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Security reinforced at the border with Maine, CBSA agents on the lookout

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Numerous roadblocks have been erected on Maine roads in an attempt to intercept the alleged perpetrator of the killings, Robert Card, who disappeared yesterday following two fatal shootings at a restaurant bar and a bowling alley in Lewiston .

The Canadian Press

Prime Minister Justin Trudeau confirmed Thursday that security has been increased at the border with Maine, where the manhunt continues for the man who shot dead at least 18 people at a restaurant and bowling alley in Lewiston, Maine.

The US Border Services Agency Canada (CBSA) issued an armed and danger alert to officers posted along the Canada-US border on Thursday, warning them to be on the lookout for the wanted man.

The shootings were reported Wednesday evening in Lewiston, about 260 kilometers southwest of the New Brunswick border.

A police bulletin identified the suspect as Robert Card, 40, a firearms instructor believed to be in the U.S. Army Reserve and was assigned to a training center in Saco, Maine.

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Police have released a photo of Robert Card.

To follow the latest developments in Maine, check out our live coverage.

I can assure you that our Minister of Public Services is in contact with our counterparts in the United States to ensure that everyone is safe and sound, said Mr. Trudeau.

As the massive search continued for Card, residents of southern Maine were urged to lock their doors and stay inside their homes.

The CBSA said it was working with its Canadian and U.S. law enforcement partners, including U.S. Customs and Border Protection and the Royal Canadian Mounted Police (RCMP), to protect Canada's borders against any threat or attempted illegal entry.

Canada's border agency said its Armed and Dangerous – Firearms Watch Notice alert was sent to all of its agents through an internal system, and the agency added that all border points ;entrance along the Canada-US border remain open.

In Ottawa, Prime Minister Trudeau spoke wholeheartedly with the people affected by the tragedy. Obviously our thoughts are first with our friends in Maine and their families who are suffering at a terrible time, but we will always be there to ensure the protection of all Canadians.

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Police officers surround a home on Meadow Street in Bowdoin, Maine, identified as that of suspect Robert R. Card, on October 26, 2023.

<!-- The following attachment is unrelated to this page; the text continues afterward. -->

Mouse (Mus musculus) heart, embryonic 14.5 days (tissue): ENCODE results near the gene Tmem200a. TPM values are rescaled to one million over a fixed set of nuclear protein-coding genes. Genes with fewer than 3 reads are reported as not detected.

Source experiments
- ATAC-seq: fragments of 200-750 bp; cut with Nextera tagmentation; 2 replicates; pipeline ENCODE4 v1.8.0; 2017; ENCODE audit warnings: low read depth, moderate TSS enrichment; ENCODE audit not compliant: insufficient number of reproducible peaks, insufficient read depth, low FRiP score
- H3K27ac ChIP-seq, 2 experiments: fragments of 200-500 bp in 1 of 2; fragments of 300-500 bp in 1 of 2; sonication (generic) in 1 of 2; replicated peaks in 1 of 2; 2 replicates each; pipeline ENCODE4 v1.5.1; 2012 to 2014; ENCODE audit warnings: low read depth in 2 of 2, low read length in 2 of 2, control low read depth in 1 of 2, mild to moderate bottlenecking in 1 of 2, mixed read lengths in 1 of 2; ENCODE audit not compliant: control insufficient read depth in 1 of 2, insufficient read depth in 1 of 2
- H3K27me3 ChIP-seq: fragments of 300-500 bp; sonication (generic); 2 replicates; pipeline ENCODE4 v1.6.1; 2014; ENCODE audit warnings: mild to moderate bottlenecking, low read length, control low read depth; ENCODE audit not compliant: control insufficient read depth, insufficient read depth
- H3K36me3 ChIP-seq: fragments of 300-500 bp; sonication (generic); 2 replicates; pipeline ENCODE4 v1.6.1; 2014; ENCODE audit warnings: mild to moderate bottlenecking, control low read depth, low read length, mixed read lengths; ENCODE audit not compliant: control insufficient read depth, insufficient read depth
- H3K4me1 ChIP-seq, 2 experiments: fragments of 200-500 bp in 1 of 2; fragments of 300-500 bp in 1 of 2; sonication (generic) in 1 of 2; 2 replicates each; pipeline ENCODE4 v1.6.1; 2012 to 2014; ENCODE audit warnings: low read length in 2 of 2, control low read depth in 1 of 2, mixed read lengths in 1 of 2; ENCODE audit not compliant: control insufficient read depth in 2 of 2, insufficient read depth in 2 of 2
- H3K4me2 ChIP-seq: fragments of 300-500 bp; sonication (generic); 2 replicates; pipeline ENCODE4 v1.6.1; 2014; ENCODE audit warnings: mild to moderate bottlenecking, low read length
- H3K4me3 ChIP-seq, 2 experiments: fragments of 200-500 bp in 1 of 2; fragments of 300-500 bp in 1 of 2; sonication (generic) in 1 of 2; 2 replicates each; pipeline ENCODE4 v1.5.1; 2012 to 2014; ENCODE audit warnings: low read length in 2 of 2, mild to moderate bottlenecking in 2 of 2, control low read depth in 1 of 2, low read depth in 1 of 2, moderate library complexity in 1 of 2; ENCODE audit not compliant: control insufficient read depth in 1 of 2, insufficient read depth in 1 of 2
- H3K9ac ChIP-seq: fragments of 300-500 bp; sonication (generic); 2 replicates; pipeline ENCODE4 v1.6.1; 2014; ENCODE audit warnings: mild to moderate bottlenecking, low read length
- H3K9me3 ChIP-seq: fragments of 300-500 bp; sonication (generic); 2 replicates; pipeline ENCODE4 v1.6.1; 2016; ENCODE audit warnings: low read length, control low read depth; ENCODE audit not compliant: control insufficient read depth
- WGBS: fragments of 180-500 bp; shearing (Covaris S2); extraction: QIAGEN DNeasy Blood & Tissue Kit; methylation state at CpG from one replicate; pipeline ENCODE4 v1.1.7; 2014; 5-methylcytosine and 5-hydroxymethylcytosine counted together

At Calais, Maine, which shares three border points of entry with and near St. Stephen in southwestern New Brunswick, U.S. police officers have set up checkpoints on the U.S. side. United to screen vehicles before they enter Canada, said Saint-Stephen Mayor Allan MacEachern.

Normally, vehicles bound for New Brunswick are not screened before reaching the CBSA point of entry on the Canadian.

We also have agents based on the Canadian side, MacEachern said in an interview. We also alerted the community through our alert app system […] I have seen this setup before for other things.

Meanwhile, the horror of the shooting resonated in Nova Scotia, where residents recalled how the man dressed as a Mountie fatally shot 22 people ago three years ago, the worst mass shooting in modern Canadian history.

On Facebook, Nova Scotia resident Nick Beaton posted an image of the Maine coat of arms. His pregnant wife, Kristen, 33, was shot and killed on April 19, 2020 while sitting in her car in Debert, Nova Scotia.

In response to Mr. Beaton's post, Jennifer Zahl Bruland posted images of three broken hearts. His father and stepmother, John Zahl and Joanne Thomas, were shot and killed in their retirement home in Portapique, Nova Scotia, on the night of April 18, 2020.

The public inquiry that investigated the Nova Scotia killings determined that the shooter, Gabriel Wortman, smuggled three semi-automatic weapons from Maine. Two were handguns he got from a friend in Houlton, Maine, and the third was a rifle he bought with the help of a American citizen attending a gun show in Maine.

The final report of the public inquiry, published in March this year, describes how red flags about the killer failed managed to stop any of his illegal activities during his 21 border crossings between Woodstock, New Brunswick, and Houlton, Maine between 2016 and 2020.

In New Brunswick, the RCMP released a brief statement Thursday saying they were monitoring the situation in collaboration with Canadian and American partners.

Our thoughts are with the citizens of Maine and all those affected by this event, said Corporal Hans Ouellette in a statement.

Maine shares 18 official points of entry with New Brunswick and six more with Quebec, according to the CBSA website.

Teilor Stone

By Teilor Stone

Teilor Stone has been a reporter on the news desk since 2013. Before that she wrote about young adolescence and family dynamics for Styles and was the legal affairs correspondent for the Metro desk. Before joining Thesaxon , Teilor Stone worked as a staff writer at the Village Voice and a freelancer for Newsday, The Wall Street Journal, GQ and Mirabella. To get in touch, contact me through my teilor@nizhtimes.com 1-800-268-7116